Shanghai: China's bank regulator said today that a recent liquidity squeeze would not hurt the stability of the banking system, in the latest government effort to soothe concerns over the funding shortage.
For three weeks, funds have been in short supply on China's interbank market, and the interest rates banks charge to lend to each other have surged to record highs.
Head of the China Banking Regulatory Commission, Shang Fulin, said the overall banking system had adequate liquidity, echoing comments by the central bank earlier in the week.
"These days the issue with tight liquidity in the interbank market has started to ease," Shang told a financial forum in Shanghai.
"This situation will not affect the overall pattern of stable operations in the domestic banking sector," he said, adding domestic financial institutions had excess reserves of 1.5 trillion yuan (USD 244 billion) yesterday.
China's central bank chief Zhou Xiaochuan, speaking a day earlier, offered assurances that the People's Bank of China would use multiple tools to "ensure the overall stability of the market".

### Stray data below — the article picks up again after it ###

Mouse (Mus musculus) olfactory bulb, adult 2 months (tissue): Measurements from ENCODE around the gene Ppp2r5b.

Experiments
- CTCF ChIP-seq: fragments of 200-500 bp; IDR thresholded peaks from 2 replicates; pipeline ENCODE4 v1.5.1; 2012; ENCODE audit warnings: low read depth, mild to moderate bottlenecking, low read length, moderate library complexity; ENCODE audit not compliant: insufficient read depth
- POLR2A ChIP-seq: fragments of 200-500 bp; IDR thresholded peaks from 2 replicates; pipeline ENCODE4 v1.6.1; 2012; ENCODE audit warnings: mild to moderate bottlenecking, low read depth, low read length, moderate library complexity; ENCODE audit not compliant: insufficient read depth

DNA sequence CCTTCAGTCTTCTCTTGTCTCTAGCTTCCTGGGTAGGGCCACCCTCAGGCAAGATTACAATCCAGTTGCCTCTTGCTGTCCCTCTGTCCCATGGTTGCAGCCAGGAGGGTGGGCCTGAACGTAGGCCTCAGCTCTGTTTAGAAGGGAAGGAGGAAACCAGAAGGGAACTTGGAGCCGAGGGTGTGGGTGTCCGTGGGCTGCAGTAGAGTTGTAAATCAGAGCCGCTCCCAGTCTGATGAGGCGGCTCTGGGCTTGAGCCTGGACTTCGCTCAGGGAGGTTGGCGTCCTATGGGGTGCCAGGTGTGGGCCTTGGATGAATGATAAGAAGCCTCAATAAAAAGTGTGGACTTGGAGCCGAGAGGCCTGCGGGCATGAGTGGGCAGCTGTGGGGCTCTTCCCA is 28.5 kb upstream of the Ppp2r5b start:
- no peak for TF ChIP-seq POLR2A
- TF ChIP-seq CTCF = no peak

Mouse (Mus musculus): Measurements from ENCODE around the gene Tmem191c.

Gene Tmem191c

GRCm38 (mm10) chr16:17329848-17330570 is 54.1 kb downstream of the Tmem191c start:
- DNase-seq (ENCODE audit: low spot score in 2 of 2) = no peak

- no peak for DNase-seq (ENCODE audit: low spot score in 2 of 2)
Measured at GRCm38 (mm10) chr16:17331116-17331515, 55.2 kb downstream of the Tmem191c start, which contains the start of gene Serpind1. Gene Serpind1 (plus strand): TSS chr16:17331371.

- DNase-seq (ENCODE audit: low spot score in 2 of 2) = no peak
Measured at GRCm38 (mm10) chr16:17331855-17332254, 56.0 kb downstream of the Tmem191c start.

There are worries tight liquidity among banks could prompt them to tighten lending, which threatens to carry over into the real economy.
State media has reported that banks are struggling to meet their payment obligations as around 1.5 trillion yuan worth of wealth management products mature at the end of June.
A top official of one of China's big four banks, the Agricultural Bank of China, said Friday that lenders should step up risk control and allocate financial resources to the right places.
"The recent liquidity shortage in the market to some extent has something to do with overly high financial leverage and rapid expansion of shadow banking," Agricultural Bank deputy chairman Zhang Yun told the forum.
Shang, the banking regulator, also called for more attention by domestic banks for risk control and liquidity management.
But he played down risks from local government debts, another issue which has sparked worries over China's economy.
"Recently some foreign institutions and industry players showed concern about risk in areas including local government debts," Shang said.
"As long as we apply the right risk-management measures, these risks are controllable," he said.
China's top auditor recently put outstanding debts held by 18 of the country's 31 provinces and major municipalities at 3.85 trillion yuan in 2012, the official Xinhua news agency reported Thursday.